By DANIEL TAUB
As Mattel Inc. released disappointing fourth-quarter earnings, much of the talk was about the toy maker's problems at the retail level. But part of the trouble may be more basic:
Girls are giving up their Barbie dolls earlier than ever.
Toy industry analysts and child psychologists say that as children feel more pressure to grow up faster and faster, they also are giving up their traditional toys, such as Barbies, Matchboxes and Hot Wheels, at an ever-earlier age.
All those toys are made by Mattel.
"Kids are getting more sophisticated, and their goal and their outlook is more adult-centered than child-centered," said Dr. Dee Shepherd-Look, a clinical psychologist and Cal State Northridge professor specializing in child psychology. "They're taking on the accoutrements of junior high, then high school, then adulthood more quickly."
In years past, girls played with their Barbies until they were 12 or 13, but today many 8- and 9-year-old girls are forsaking their Barbies and moving on to wearing jewelry, styling their hair and playing computer games, said Shepherd-Look.
Jill Krutick, an analyst with Salomon Smith Barney, agreed that the world's largest toy maker has had a hard time dealing with the changes in children's toy-playing habits.
"I think the primary issue is that the demand curve for traditional toys is aiming down," she said. "The number of years (children) are playing with traditional toys seems to be contracting. It's been a real challenge (for Mattel)."
That challenge was made clear in the fourth quarter ended Dec. 31, with Mattel reporting net income of $63.8 million, compared with $195.1 million for the like period a year ago.
Sales of Barbie dolls fell 14 percent in 1998, following two years of double-digit sales growth.
More encouraging was the company's full-year net income of $332.3 million, up from $285.2 million a year earlier. But sales for 1998 were $4.78 billion, down from $4.84 billion.
Much of Mattel's problems last year came from the scaling back of inventory at Toys 'R' Us, the nation's largest toy retailer. The cutback ended up costing Mattel about $250 million in lost sales last year.
But changing play habits are perhaps a bigger long-term hurdle. The company last year began taking steps to try to keep customers until they're older including the acquisition of Learning Co., a Cambridge, Mass.-based maker of computer games and educational software.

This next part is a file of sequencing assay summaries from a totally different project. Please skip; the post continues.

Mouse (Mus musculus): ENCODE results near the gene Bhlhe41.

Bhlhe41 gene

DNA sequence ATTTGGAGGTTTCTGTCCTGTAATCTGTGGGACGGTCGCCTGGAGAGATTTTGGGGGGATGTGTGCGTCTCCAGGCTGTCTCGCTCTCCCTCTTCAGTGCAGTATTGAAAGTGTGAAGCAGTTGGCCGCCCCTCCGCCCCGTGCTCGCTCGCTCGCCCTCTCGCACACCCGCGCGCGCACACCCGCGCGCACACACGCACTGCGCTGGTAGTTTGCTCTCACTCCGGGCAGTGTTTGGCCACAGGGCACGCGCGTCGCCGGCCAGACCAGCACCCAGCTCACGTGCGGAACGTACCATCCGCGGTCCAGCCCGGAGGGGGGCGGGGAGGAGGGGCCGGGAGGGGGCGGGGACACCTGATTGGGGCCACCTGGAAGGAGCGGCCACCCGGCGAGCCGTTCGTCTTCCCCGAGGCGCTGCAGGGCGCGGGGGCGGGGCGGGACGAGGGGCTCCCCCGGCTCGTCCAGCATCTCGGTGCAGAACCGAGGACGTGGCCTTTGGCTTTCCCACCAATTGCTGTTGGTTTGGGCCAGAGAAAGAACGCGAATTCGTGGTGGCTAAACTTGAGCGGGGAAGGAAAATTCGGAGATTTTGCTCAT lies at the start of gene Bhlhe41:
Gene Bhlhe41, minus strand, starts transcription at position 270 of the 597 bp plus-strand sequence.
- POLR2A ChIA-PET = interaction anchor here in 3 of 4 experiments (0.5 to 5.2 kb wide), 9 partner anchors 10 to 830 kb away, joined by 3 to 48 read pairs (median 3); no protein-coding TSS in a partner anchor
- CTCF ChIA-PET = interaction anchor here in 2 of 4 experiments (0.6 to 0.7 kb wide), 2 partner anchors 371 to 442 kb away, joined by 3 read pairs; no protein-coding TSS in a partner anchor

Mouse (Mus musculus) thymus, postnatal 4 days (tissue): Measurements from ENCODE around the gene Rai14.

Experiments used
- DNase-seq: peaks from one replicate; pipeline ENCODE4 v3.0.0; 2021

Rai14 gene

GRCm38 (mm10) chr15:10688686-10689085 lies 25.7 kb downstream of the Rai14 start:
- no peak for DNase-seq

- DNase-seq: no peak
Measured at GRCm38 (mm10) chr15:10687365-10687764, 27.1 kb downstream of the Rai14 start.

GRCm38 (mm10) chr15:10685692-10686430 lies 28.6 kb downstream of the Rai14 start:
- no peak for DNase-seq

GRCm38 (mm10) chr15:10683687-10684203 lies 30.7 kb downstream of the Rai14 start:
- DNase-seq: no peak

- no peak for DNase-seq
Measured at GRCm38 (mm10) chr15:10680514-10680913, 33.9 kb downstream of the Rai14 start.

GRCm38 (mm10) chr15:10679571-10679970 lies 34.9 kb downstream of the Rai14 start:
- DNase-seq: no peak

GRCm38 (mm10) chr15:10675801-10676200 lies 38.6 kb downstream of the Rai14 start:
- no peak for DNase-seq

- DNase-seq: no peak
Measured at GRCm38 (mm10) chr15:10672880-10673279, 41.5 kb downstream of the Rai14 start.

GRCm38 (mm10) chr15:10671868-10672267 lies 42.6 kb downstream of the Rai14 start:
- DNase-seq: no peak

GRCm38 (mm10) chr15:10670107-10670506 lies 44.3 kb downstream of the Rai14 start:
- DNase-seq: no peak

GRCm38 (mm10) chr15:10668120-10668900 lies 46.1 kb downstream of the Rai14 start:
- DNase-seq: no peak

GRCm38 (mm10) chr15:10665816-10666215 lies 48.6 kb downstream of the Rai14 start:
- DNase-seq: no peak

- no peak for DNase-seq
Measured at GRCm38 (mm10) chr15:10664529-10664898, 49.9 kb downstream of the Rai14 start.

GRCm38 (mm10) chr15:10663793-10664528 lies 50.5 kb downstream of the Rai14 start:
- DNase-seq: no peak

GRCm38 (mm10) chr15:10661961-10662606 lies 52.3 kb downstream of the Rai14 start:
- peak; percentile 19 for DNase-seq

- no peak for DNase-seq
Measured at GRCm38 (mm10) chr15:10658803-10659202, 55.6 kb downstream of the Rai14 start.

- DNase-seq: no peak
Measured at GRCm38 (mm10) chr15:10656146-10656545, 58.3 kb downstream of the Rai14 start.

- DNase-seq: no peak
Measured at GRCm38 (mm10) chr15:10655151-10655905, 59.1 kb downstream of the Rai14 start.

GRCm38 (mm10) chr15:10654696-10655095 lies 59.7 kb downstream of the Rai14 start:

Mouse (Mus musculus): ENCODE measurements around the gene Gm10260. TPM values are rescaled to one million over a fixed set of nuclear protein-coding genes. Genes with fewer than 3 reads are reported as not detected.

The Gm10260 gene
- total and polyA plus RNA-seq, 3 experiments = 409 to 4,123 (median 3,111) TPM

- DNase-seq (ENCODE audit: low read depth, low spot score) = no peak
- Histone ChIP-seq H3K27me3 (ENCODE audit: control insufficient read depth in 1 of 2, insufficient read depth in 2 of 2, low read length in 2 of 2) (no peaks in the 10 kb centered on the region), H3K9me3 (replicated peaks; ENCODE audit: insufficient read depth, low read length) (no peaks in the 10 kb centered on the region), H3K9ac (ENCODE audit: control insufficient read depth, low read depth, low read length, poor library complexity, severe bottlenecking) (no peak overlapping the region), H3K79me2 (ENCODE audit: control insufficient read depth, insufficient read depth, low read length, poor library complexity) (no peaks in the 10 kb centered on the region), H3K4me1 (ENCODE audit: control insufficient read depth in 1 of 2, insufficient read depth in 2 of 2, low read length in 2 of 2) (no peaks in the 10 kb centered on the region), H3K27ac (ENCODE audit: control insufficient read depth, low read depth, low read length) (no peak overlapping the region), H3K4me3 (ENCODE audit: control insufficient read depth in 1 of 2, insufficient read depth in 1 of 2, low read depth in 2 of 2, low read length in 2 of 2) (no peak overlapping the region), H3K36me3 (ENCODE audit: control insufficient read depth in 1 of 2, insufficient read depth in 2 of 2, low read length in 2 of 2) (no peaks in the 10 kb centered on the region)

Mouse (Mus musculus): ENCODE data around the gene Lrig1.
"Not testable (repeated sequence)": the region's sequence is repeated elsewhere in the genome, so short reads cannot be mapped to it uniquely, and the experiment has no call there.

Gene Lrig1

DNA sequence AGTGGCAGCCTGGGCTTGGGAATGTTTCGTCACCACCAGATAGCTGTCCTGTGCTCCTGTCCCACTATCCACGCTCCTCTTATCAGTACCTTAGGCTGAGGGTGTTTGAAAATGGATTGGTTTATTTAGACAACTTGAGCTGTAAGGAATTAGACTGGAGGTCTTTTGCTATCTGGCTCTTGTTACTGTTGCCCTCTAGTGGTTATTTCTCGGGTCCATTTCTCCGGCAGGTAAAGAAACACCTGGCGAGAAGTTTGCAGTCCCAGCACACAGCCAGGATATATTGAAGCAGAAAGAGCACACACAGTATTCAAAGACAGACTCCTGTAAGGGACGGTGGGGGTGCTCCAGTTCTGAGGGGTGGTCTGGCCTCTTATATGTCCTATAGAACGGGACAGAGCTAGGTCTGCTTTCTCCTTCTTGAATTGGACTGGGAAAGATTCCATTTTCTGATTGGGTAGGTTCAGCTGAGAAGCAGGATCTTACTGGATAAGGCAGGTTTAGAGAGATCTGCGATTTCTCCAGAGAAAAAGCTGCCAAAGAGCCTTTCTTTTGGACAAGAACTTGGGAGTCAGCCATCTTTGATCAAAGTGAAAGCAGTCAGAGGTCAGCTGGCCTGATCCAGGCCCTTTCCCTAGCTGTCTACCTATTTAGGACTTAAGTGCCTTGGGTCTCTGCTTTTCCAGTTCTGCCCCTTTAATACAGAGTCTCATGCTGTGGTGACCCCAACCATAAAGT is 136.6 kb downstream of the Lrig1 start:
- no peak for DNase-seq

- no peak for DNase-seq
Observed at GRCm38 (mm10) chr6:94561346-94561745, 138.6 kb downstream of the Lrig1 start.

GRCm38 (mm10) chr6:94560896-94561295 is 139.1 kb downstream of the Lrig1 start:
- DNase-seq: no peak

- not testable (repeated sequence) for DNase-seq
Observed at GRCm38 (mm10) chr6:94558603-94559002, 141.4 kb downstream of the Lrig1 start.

Analysts characterized the move as an effort by Mattel to broaden its appeal to older children. (One of Mattel's most successful products has been "Barbie Fashion Designer," a CD-ROM that allows children to design clothing on their home computers.)
Because older children are more likely to spend time in front of a computer, the Learning Co. acquisition could help Mattel appeal to kids who have outgrown traditional toys. Simultaneously, the deal is expected to increase Mattel's appeal with parents eager to buy toys and games they view as educational. Learning Co. makes such popular educational titles as the geography-oriented "Carmen Sandiego" series.
"Barbie may be teaching kids how to spell, do math more educationally oriented products with Barbie as a strong performer," said analyst Margaret Whitfield of Tucker Anthony.
At this week's American International Toy Fair in New York, Mattel and Santa Clara-based computer chip maker Intel Corp. plan to introduce the first two products in their Intel Play line.
The Intel Play X3 Microscope will allow children to magnify and display microscopic objects on their computer screens, and then manipulate them. The Intel Play Me2Cam will allow children to capture images of themselves and place them into an imaginary world on their computers. The toys are scheduled to hit toy store shelves this fall and will retail for about $99 apiece.
Glenn Bozarth, a Mattel spokesman, said the company also will unveil 35 new titles in the Mattel Media line of CD-ROMs and other computer products a line that generated $100 million in sales last year. "We've known for some time that expansion into interactive was the way to go," Bozarth said.
Bozarth said Mattel has also made other moves to attract older children. One such move was its $700 million acquisition last June of Pleasant Co., maker of the American Girls line of historical dolls. Those dolls, he said, appeal to girls in the 7-to-12 age range, as opposed to Barbie, which primarily appeals to those in the 3-to-8 age range.
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